My next stop was to check into the Elaine's Bed and Breakfast for the night, and what a welcome sight it was.  Up a dirt road past some horse paddocks and up the hill to a rather secluded home on the hill.  I was hungry and went in search of something to eat and decided that as it was still light outside, despite the high winds and heavy clouds, I would quickly drive up and see the Sandia Crest.  10,000 feet in the air was not to be sneezed at.  The drive up NM-536 through the Cibola National Forest and Sandia Mountains was really beautiful, and once again, I was one of about three cars on the road.  The summit would have afforded me a mindblowing view, but because it was very cloudy, very windy and very cold, I couldn't see much.  I dashed out and took a few photos and drove down again.  Actually, I sailed down because I took a chance and started the ascent (14 miles) with just two bars of gas left and the car telling me I had just 38 miles left!  The steep incline sucked the gas and by the time I got to the top of the crest, I was about out of gas, literally.

At the foot of this road you'll come across the eccentric Tinkertown, which if you have kids with you, will love it.  There is also a gas station at the foot of the hill!  I went in to take a look around Tinkertown and am glad I did.  Forty years in the making, this collection of junk-into-art is phenomenal.  The little surprises are numerous, and I would certainly recommend you make a stop here, and spend at least a hour checking things out.  It's really a lot of fun.

So, after years of planning and trying to get to the Turquoise Trail, I was about to fulfil a dream.  I headed off north on NM-14 along the 50-ish miles towards Santa Fe in search of what I could discover.  Not much for quite a while until you get out in the country as it were.  There I came across a few delapidated buildings, and then drove some more.  I didn't take much notice of anything until I reach Madrid, all the while trying to visualize the "Wild Hogs" walking that stretch of road before arriving in Madrid.  Didn't work for me.  I found a rather tatty-yet-arty looking town complete with brightly painted homes and signs advertising art and galleries and such.  It's quite pretty to drive through as they've painted the houses/stores bright colors but it's a short drive and not that exciting.  It was bitterly cold that day and I did stop in at Maggie's Diner to see what was what.  It's not a diner!  It's another souvenir store stuffed to the gills with t-shirts, hats, caps, bandanas and other stuff.  I took a few photos of the "trail" and headed off towards Cerillos.  That was even worse!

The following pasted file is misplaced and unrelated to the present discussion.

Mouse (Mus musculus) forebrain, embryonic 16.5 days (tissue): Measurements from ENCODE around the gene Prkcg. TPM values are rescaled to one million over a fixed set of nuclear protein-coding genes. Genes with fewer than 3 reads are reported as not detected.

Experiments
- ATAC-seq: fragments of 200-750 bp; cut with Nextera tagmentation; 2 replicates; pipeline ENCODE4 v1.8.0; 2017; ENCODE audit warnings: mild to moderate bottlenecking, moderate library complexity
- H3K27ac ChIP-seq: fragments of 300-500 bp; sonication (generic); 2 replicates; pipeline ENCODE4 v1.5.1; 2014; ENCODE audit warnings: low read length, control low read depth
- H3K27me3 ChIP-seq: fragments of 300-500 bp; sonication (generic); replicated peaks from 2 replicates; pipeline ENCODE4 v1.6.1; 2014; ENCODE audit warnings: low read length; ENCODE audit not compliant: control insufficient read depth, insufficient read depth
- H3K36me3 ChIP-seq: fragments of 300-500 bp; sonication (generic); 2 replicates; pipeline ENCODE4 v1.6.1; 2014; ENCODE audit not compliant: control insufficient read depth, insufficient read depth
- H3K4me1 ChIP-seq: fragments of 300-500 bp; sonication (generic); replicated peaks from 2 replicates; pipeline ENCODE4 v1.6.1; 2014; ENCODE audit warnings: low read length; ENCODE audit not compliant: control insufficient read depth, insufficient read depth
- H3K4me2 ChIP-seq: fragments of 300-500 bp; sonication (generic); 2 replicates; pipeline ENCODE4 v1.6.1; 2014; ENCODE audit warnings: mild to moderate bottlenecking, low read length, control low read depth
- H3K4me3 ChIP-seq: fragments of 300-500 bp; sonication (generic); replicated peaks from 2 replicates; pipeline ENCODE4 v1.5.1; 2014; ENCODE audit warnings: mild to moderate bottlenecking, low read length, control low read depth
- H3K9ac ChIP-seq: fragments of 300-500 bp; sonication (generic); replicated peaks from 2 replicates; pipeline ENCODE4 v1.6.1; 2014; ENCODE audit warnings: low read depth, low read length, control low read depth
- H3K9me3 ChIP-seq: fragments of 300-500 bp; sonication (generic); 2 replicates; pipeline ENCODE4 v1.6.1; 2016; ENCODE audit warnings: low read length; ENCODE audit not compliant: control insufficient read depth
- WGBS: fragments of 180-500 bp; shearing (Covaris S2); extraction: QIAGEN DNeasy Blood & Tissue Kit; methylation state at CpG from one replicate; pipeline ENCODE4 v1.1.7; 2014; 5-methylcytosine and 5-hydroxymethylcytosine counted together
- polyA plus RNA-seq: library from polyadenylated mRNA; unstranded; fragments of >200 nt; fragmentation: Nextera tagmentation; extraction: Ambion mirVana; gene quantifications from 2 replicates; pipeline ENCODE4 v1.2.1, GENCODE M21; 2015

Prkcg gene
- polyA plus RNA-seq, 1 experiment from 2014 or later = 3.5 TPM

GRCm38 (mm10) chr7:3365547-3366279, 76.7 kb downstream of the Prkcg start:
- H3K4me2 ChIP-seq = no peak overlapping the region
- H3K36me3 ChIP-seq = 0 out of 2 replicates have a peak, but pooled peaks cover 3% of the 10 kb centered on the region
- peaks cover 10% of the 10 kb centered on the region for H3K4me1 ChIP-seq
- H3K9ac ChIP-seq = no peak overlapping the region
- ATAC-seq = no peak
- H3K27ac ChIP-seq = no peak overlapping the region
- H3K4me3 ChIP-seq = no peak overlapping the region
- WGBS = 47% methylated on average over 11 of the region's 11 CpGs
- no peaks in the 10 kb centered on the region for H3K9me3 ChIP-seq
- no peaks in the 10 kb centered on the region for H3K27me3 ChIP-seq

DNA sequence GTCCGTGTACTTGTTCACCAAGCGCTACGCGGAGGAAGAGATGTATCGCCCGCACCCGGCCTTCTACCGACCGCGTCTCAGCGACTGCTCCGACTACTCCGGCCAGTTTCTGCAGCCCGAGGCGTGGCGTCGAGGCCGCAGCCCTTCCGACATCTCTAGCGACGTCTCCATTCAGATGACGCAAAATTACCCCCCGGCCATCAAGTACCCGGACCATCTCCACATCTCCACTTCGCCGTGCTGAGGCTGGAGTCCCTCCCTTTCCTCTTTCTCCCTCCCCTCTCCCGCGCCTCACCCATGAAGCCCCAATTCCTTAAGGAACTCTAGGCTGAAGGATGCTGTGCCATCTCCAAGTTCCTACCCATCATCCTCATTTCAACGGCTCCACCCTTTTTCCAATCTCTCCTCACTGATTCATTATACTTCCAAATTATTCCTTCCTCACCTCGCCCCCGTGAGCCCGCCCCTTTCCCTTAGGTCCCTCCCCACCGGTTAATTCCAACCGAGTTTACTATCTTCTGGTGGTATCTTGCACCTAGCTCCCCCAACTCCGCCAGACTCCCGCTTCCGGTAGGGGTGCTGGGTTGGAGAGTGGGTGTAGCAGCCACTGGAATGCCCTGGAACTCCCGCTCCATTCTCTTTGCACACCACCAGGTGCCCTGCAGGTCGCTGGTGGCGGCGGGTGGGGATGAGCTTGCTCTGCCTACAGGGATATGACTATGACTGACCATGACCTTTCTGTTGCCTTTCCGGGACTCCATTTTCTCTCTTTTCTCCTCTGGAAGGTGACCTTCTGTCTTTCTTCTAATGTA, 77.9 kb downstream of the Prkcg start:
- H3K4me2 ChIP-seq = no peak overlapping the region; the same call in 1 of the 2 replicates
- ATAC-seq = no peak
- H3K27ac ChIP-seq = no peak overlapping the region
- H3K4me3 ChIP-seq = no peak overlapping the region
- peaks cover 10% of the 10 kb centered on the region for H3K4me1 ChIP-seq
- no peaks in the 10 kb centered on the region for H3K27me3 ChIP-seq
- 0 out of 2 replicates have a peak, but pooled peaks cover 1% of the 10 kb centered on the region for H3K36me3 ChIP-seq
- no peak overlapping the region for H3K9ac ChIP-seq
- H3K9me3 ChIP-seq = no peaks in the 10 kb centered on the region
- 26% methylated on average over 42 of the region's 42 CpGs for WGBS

Quite honestly, upon entering Cerillos, I wasn't sure whether or not I was in the Ghost Town.  If I was, then I missed the sign.  I rather think I was not as there was a tour I could have taken but didn't have time for.  Anyhow, it was a shambles, with a few deadbeats walking the street sucking on a beer can in a paper bag looking the worse for wear.  I found a sweet-looking church and an olde worlde hotel, neither of which looked very inviting.  The Petting Zoo was a joke—$2 to feed a tired old llama and a few chickens and a couple of something elses.  I popped into the "museum" and took a few photos but the two behind the counter weren't all that interested in me and kept on yakking to some other person.  Even the visitors center wasn't open.  I couldn't wait to get out of there.

I was now headed home north on NM-14 which became Hwy 84/285 to Espanola and I should have bypassed Santa Fe.  However, I couldn't resist swinging by the Georgia O'Keeffe museum to pick up some more of the postcards-in-a-book.    Before long I was heading north on Hwy-68 to Taos and then east on Hwy-64 to Raton and ultimately, the I-25 north home.  The drive along Hwy-68 to Taos turned out to be another unexpected joy.  Once again, because I was traveling out of season and before the schools closed, I was almost solo on this lovely road.  The closer I got to Taos I could see the Royal Gorge in the distance and the snow-sprinkled mountains that are Taos!  I really love this place.